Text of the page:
District clinician-researchers awarded major NHMRC grants.
Sydney Local Health District clinician-researchers have been awarded a share of $200 million in National Health and Medical Research Council grants to improve the health of our community.
The NHMRC grants aim to find solutions to a wide range of health challenges including cancer, cardiovascular disease, stillbirths and mental health.
The District’s Director of Research, Professor Warwick Britton, was awarded $4.5 million towards his work on Tuberculosis (TB), particularly in the Asia-Pacific region.
Professor Britton is a Clinical immunologist at Royal Prince Alfred Hospital, Bosch Professor of Medicine and Professor of Immunology at the University of Sydney and Head of the Mycobacterial Research Program at the Centenary Institute.
The funding will go towards a Centre of Research Excellence in Tuberculosis Control, which willharness expertise in clinical, laboratory and community research to help provide the necessary evidence and new tools to eliminate TB transmission in Australia and strengthen TB control in our region.
“TB remains an enormous health problem worldwide and rising rates of drug resistant TB in the Asia-Pacific region pose a particular threat to Australia,” Professor Britton said. The centre will be based at the University of Sydney.
RPA cardiology Professor Chris Semsarian was awarded a $585,270 practitioner fellowship to continue his work on understanding the genetic basis of heart disease. This grant will fund a study aimed at identifying new genes in families with inherited heart disease and sudden cardiac death using state-of-the-art whole genome sequencing approaches, and discover the underlying disease processes using patient-derived stem cells.
“New clinical and genetic knowledge will lead to the improved care of inherited heart disease families,” Professor Semsarian said.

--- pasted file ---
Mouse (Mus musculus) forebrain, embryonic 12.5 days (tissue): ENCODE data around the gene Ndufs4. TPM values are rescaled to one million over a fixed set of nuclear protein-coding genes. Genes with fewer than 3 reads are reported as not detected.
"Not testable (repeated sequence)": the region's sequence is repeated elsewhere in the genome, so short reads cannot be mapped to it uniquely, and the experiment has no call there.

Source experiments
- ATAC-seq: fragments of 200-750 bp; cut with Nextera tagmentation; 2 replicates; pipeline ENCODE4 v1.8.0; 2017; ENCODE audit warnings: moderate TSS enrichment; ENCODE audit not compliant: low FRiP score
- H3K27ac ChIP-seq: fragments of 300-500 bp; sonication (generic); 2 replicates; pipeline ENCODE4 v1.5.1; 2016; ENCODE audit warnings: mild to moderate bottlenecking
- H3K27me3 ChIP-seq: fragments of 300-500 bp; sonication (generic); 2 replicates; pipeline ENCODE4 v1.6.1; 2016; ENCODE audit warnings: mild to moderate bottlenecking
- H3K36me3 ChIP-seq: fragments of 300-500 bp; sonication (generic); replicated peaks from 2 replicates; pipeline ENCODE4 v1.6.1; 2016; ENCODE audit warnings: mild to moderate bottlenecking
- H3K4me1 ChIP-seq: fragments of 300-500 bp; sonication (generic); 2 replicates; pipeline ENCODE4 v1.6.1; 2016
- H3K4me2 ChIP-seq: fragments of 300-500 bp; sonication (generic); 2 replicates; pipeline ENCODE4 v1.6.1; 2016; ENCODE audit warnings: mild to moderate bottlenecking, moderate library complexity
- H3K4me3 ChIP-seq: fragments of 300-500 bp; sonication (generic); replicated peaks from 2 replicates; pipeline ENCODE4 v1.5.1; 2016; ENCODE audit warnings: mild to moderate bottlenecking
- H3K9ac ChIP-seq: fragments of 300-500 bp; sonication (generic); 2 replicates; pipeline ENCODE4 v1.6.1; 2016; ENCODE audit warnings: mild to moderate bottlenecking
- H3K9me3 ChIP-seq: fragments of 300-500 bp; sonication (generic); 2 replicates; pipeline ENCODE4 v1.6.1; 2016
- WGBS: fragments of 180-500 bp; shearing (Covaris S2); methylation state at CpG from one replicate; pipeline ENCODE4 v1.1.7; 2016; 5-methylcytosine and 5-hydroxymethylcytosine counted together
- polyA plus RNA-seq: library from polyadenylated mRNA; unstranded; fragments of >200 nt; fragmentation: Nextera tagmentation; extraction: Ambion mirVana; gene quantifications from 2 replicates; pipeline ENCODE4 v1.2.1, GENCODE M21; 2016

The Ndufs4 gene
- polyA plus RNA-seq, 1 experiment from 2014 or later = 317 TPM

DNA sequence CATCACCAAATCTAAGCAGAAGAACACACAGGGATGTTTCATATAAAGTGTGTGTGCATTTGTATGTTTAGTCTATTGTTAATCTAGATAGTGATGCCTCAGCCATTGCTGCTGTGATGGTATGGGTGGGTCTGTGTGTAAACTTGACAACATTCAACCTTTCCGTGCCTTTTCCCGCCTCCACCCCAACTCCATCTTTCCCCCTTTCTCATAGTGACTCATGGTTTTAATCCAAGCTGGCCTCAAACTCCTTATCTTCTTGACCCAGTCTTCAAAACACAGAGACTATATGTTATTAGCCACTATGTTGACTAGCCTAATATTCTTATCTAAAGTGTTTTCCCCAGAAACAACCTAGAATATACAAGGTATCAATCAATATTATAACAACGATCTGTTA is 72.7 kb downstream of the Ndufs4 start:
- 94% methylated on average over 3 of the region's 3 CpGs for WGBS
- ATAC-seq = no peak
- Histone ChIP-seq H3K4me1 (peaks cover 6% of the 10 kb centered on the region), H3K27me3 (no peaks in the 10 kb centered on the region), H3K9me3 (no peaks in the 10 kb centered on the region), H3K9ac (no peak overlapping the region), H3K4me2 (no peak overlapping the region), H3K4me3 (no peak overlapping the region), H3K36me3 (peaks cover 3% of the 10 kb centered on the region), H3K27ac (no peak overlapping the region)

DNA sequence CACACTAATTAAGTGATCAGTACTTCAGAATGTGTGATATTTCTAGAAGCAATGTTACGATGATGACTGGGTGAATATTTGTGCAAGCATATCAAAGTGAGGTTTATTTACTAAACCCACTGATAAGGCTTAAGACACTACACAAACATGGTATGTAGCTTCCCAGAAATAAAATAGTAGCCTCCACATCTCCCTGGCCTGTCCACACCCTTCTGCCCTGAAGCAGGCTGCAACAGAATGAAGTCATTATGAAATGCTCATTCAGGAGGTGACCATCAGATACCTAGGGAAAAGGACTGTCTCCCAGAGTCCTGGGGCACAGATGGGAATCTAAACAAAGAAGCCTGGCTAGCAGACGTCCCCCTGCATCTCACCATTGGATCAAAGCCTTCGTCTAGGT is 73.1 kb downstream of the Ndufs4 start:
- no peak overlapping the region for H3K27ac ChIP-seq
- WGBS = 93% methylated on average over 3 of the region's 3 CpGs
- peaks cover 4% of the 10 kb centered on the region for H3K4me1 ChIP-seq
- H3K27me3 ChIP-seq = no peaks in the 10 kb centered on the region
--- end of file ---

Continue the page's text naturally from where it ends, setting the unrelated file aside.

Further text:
RPA interventional cardiologist Associate Professor Martin Ng was awarded $488,596 towards his work aimed at eliminating leaks following transcatheter heart valves procedures.
Procedures such as transcatheter aortic valve implantation (TAVI) have “revolutionised medicine by enabling the definitive treatment of structural heart disease without the morbidity and mortality associated with open surgery,” Associate Professor Ng said.
“The enormous clinical potential of these devices has been tempered by the serious and unresolved problem of their leak following deployment. Elimination of leak with our seal technology would expand the number of patients eligible for minimally invasive treatment and improve clinical outcomes.”
RPA neurologist Professor Matthew Kiernan was awarded a $585,270 practitioner fellowship to enable the translation of research findings into treatments and diagnostic tools to help people with Frontotemporal Dementia and Motor Neurone Disease.
Professor Kiernan is the Bushell Chair of Neurology at the University of Sydney and leads the Brain and Mind Centre in the area of Discovery and Translation.
He said compared with other neurodegenerative diseases, patients with Frontotemporal Dementia and Motor Neurone Disease have a shorter survival and a more rapid decline in their cognition and function.
“Given these affect younger people and progress quickly, the overall impact of these disorders is greater than other types of dementia,” he said.
The Fellowship will enable the translation of research findings into treatments and diagnostic tools that could be used to help people with these conditions.
The NHMRC grants were announced by Minister for Health, Greg Hunt MP, on August 13.